Initially expected to serve as a platoon partner for Lyle Overbay, the 30-year-old Reynolds soon took over the position on an everyday basis while mixing in a decent number of starts at third base. He even started a game at second when Robinson Cano needed a day to rest his hand following a hit-by-pitch. Reynolds hit a two-run homer in his first at-bat in pinstripes and a solo homer in his last, finishing his 36-game stint in pinstripes with six dingers and a .236/.300/.455 (105 wRC+) batting line in 120 plate appearances. It was exactly the kind of lift the bottom-third of the order needed. New York could re-sign Reynolds as a role player this winter — he’s open to returning — but so far they haven’t shown interest. As far as we know, anyway.
It wasn’t until Derek Jeter‘s fourth DL stint that the Yankees found an adequate replacement. Ryan, 31, was acquired from the Mariners on September 10th, after it was clear the Cap’n would not be able to return from his latest leg injury. He started every game at shortstop the rest of the season, hitting an awful .220/.258/.305 (41 wRC+) in 62 plate appearances while playing elite defense. A few of the hits he did have were meaningful — leadoff single started a game-winning ninth inning rally in his second game with New York, and a day later he hit a solo homer against the Red Sox. Ryan was, without question, the team’s best shortstop this past season despite only playing 17 games in pinstripes thanks to his glove. That’s kinda sad. The Yankees have already agreed to re-sign him to a one-year deal worth $1-2M, protecting them in case Jeter has another injury-plagued season.
The offseason has yet to really get underway, but there has already been talk of the Yankees going on a big spending spree to address their many needs this winter. I’m not sure where that money is coming from after putting together my most recent payroll breakdown, but that’s besides the point. New York has been connected to a ton of free agents so far, both big names like Brian McCann and Shin-Soo Choo and secondary players like Eric Chavez and Omar Infante. Needless to say, they’re getting around.
Free agency is the easiest way to address needs but it’s not the only way. The Yankees could also explore the trade market, a trade market that will reportedly feature high-end starters like Max Scherzer and David Price, young middle infielders like Jurickson Profar and Elvis Andrus, and pretty much everything in between. The trade market is like free agency — there’s a solution for every roster problem available if you’re willing to meet the asking price.
Therein lies the rub: the Yankees can’t meet too many asking prices these days. Not won’t meet asking prices, can’t. They don’t have many tradeable commodities either on the big league roster or in the farm system, and last winter’s Justin Upton trade talks showed how that can handicap them. The Diamondbacks reportedly did not like the prospects New York had to offer, so the young, power-hitting outfielder signing to a reasonable contract went to the Braves instead.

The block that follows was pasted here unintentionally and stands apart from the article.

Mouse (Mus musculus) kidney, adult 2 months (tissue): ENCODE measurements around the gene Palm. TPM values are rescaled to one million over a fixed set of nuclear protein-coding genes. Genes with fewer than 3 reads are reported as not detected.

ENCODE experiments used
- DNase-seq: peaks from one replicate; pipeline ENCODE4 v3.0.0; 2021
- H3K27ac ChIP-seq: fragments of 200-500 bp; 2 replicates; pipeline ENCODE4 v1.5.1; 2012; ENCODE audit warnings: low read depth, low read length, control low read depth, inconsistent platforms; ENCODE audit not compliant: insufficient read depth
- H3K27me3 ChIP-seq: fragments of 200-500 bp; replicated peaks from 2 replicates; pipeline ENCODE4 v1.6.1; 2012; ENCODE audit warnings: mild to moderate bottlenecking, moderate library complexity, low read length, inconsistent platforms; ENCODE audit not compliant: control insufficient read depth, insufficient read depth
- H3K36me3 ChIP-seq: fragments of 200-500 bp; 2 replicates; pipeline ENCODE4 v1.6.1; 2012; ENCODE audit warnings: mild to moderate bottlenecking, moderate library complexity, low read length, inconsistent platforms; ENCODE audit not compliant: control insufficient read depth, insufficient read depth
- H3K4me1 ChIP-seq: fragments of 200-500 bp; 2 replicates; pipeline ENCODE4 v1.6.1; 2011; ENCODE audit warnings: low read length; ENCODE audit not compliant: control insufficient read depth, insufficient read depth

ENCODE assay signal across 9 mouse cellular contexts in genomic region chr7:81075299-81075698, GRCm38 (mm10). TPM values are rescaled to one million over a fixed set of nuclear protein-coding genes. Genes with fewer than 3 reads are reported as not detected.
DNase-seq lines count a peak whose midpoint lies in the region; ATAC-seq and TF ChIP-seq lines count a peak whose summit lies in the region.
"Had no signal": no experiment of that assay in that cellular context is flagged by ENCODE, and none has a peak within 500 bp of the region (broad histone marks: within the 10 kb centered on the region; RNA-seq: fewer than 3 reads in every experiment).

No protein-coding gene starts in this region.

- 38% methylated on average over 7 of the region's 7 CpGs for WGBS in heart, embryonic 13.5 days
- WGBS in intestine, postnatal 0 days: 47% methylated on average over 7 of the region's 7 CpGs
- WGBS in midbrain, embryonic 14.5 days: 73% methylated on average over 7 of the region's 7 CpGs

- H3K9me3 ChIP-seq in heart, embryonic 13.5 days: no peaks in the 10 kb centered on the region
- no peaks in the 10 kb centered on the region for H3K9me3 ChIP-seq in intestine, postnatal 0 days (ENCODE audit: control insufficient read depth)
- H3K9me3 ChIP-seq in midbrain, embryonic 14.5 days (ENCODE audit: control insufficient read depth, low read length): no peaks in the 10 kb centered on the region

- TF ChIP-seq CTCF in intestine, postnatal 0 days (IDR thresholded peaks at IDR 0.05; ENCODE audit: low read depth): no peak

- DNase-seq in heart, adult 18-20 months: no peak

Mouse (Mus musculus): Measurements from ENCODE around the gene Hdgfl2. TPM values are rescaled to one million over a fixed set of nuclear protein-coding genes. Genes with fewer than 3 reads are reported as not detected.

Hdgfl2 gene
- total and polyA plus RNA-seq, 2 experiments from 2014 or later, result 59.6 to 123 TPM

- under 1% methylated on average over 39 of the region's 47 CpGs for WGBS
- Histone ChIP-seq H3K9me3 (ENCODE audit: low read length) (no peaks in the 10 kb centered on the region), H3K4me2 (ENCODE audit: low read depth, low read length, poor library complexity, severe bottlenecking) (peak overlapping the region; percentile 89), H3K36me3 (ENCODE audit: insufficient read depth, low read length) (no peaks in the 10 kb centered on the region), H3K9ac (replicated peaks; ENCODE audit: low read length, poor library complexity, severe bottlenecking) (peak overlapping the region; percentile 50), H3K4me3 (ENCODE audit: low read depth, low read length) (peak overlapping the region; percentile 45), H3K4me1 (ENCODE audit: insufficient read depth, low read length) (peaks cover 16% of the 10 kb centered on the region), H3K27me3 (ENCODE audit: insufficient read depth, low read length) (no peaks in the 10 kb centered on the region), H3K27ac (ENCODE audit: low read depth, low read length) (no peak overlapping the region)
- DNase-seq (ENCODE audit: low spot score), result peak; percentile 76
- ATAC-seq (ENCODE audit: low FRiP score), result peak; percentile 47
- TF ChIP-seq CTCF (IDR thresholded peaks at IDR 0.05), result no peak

“I just don’t see it,” said one rival executive to Andy McCullough when asked whether the Yankees had the prospect inventory to swing a major trade this offseason. “I’m not excited about any of them making an impact next year,” added another evaluator while discussing the team’s top prospects while describing them as “solid guys, but not stars.”
The Yankees do have limited trade commodities right now but they aren’t completely devoid of marketable players. Some are just more marketable than others, or, as Brian Cashman likes to say, no one is unavailable but some are more available that others. Here’s a highly subjective rundown of New York’s best trade chips. Remember, at the end of the day, a player’s trade value is only as great as the other team’s evaluation of him.
Best Chip: Ivan Nova
In my opinion, Nova is the team’s best trade chip at this point in time. He turns 27 in January and has shown flashes of brilliance over the last three years. Ivan has not yet put together a full, productive season from start to finish, but he’s had stretches that make you think he could be very good if things ever completely click. It’s also worth noting Nova has thrown at least 150 innings every year since 2010 and at least 130 innings every year since 2008. Teams do value the ability to take the ball every fifth day.
Nova’s trade value is not as great as it was a year or two ago because he’s entering his arbitration years and is no longer dirt cheap, like league minimum dirt cheap. His projected $2.8M salary in 2014 is still a relative bargain, but trading for a guy owed $15M or so over the next three years isn’t as desirable as trading for the same guy when he is owed $16M or so over five years. This isn’t Nova’s fault obviously and getting three cheap years of a durable right-hander is still pretty awesome, but his years of team control are ticking away and he’s yet to really establish himself as … anything. He’s still a question mark.
Rentals: Brett Gardner and David Robertson